Illinois tollway leaders will spend $4 million for consultants who will develop a detailed plan to extend Route 53 north into Lake County, including surveying how much drivers are willing to pay for it.
The project is envisioned as an environmentally friendly four-lane parkway with a speed limit of 45 mph. But a green road comes at a cost -- between $2.3 billion and $2.7 billion for about 26 miles stretching from Lake-Cook Road to Route 120 and along Route 120 between the Tri-State Tollway and Route 12.
Even charging a suggested 20 cents a mile, a steep rate compared to an average of 6 cents a mile on the rest of the tollway system, won't absorb the entire cost.
Options to cover a shortfall of up to $2.3 million include: charging extra for an express lane during rush hour; levying extra sales or gas taxes in Lake County; and improving and implementing tolls on the existing portion of Route 53 between Lake-Cook Road and the Jane Addams Tollway (I-90).
Tollway directors approved hiring TranSystems Corp. Thursday to draft a detailed design for the road and nail down more exact costs. They also will poll area drivers for their opinions on the proposal.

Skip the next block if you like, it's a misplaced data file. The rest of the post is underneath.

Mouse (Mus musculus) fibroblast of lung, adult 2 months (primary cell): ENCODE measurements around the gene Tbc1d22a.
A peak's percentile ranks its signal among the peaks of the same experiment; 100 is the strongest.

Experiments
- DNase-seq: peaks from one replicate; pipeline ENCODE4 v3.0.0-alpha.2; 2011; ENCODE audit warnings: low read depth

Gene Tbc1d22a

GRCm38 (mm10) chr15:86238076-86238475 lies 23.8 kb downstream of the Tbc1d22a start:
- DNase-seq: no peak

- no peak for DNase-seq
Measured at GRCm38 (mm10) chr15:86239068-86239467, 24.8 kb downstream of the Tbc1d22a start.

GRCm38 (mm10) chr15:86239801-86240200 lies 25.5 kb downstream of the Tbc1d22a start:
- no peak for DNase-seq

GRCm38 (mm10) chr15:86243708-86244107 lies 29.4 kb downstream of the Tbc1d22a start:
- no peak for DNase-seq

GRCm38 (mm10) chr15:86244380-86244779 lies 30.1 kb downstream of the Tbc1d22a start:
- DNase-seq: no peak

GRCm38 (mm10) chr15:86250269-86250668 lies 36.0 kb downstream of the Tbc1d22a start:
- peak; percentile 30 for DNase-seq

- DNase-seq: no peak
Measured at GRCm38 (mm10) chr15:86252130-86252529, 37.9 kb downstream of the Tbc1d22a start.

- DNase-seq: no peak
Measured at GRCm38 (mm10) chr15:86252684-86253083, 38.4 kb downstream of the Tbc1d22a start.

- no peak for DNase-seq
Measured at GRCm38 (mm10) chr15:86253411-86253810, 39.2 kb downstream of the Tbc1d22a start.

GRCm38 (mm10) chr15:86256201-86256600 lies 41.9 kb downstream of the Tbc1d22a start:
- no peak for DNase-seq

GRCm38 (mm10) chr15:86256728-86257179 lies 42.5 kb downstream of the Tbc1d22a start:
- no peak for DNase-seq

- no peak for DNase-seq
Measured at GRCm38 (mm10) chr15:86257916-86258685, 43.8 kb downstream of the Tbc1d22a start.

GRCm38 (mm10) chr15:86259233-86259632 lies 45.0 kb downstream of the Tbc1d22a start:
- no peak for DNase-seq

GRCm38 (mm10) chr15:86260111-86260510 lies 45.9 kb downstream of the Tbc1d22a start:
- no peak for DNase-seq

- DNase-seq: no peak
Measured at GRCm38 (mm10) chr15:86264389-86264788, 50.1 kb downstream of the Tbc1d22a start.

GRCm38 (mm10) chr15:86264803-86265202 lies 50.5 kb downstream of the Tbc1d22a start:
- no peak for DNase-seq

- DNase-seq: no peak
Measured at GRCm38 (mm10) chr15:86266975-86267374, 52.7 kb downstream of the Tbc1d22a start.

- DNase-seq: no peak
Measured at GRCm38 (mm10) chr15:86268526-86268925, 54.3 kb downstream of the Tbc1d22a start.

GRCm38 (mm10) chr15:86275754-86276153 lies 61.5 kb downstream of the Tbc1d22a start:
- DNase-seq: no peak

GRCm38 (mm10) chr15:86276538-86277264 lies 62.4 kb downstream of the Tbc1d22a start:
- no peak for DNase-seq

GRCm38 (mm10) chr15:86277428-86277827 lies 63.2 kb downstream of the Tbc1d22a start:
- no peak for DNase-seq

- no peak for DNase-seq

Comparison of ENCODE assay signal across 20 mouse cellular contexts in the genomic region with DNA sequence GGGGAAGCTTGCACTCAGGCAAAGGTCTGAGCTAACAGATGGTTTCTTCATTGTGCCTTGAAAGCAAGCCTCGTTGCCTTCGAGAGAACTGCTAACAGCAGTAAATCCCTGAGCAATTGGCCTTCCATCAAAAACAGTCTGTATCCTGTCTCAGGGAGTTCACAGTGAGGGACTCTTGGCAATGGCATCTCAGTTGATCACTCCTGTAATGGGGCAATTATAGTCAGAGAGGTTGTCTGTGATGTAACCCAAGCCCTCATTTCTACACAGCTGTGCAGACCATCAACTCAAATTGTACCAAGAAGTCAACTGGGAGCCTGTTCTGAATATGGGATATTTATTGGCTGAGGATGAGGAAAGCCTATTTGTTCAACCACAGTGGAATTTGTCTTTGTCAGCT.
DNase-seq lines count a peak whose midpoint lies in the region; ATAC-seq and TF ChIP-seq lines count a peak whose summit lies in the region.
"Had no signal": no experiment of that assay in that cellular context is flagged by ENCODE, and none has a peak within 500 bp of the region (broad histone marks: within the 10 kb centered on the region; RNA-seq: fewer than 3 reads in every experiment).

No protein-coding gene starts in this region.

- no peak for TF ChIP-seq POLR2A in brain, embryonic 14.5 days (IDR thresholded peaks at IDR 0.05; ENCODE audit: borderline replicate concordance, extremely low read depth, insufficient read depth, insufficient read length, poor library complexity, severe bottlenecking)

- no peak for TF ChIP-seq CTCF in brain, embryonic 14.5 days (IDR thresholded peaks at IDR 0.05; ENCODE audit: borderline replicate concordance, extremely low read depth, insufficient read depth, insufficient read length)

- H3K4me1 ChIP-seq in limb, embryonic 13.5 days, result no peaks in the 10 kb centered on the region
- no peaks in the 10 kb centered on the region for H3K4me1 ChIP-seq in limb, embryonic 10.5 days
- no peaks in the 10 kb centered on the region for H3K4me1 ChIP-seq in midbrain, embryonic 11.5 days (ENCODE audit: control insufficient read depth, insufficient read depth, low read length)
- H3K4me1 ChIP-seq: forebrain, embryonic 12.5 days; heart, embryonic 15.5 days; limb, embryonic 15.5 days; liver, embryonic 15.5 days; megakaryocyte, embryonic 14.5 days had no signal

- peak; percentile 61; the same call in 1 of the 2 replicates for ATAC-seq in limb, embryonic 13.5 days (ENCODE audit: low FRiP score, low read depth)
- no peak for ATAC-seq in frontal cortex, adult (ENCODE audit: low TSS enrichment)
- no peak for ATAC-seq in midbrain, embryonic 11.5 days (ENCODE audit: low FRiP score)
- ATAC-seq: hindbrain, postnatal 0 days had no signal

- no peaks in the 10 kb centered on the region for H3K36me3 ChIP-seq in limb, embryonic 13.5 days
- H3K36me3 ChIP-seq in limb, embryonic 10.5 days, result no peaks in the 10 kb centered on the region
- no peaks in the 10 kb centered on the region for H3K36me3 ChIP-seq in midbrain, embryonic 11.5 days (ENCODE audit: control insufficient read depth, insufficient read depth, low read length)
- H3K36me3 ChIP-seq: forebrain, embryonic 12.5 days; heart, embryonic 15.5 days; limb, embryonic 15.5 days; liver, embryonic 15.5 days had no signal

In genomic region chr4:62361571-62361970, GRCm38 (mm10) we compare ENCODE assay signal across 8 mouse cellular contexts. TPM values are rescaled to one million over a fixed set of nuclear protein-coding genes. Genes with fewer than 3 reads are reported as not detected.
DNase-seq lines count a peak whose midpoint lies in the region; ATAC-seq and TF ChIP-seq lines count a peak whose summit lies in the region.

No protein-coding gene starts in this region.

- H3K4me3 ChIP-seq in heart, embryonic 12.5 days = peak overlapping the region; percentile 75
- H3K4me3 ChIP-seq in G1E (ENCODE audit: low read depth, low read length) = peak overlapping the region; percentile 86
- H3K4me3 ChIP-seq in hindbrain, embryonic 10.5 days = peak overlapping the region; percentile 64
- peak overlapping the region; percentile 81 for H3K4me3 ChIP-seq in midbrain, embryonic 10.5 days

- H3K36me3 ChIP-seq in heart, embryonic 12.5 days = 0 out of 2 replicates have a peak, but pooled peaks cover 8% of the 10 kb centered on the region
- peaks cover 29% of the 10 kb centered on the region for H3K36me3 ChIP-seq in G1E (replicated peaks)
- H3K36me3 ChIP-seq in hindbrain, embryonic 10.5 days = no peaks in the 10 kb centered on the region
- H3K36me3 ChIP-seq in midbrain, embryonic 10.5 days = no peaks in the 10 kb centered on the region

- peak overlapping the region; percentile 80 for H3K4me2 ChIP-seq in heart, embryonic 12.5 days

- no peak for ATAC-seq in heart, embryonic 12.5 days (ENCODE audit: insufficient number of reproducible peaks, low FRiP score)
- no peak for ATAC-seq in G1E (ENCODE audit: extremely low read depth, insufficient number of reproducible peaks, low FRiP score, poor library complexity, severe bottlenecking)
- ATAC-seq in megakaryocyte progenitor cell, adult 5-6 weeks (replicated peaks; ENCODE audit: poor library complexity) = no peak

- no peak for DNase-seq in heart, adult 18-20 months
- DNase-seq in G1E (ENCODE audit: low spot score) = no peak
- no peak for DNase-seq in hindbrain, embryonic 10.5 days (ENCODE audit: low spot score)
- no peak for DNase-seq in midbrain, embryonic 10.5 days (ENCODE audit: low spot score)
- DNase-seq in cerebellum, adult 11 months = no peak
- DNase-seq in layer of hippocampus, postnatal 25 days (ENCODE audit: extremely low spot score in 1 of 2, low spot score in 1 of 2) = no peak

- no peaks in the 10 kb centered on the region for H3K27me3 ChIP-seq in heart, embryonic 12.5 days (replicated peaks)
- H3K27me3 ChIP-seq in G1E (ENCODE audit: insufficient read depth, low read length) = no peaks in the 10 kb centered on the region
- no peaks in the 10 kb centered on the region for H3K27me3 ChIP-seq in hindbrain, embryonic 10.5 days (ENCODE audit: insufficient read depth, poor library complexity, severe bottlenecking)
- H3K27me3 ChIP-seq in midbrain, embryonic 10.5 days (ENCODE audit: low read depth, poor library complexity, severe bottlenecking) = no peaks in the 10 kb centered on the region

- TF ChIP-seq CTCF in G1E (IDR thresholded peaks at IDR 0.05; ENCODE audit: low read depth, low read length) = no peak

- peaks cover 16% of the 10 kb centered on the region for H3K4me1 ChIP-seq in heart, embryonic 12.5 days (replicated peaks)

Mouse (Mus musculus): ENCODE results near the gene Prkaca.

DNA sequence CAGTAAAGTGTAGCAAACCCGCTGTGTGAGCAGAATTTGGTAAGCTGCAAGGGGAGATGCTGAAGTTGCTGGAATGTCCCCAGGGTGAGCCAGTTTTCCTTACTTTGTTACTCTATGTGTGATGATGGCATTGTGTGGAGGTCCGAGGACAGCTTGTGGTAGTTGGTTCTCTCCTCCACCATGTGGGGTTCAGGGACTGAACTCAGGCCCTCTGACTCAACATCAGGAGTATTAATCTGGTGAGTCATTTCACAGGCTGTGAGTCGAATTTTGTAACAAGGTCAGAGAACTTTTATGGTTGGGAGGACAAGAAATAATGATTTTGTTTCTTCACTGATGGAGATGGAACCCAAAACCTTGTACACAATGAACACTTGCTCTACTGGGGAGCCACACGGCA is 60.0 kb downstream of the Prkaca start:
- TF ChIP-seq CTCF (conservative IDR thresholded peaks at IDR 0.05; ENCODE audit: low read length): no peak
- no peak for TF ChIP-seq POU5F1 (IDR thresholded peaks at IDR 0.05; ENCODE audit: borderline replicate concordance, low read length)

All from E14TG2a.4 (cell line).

Buffalo Grove resident Rob Sherman gave the idea a thumb's down and called the survey a waste of money.
"I don't think you need to pay $4 million to ask people if the speed limit should be set at 45 mph or 55 mph or 65 mph. They'll say 65 mph," he said.
He recommended the tollway seek the advice of northwest Cook County mayors and "ask them if they think it's a good idea to charge massive tolls on the northwest portion of Cook County to gift the people of Lake County a new roadway."
But Lake County Transportation Alliance Executive Director Marty Buehler encouraged the agency to pursue the project.
"We believe the tollway board is moving in the right direction," he said.
The tollway has not officially adopted the project although it convened an advisory group that came up with a blueprint in 2012.
The extension would travel past numerous Lake County communities as well as wetlands and forest preserves with rare plants and wildlife. That's partly why the road design includes a lower speed limit and is engineered to reduce damage from salt, storm runoff, noise and lighting.
The authority in 2011 approved increasing tolls for a new $12 billion road building program. Of that $12 billion, $126 million was designated for studies of Route 53 and the Illiana Expressway.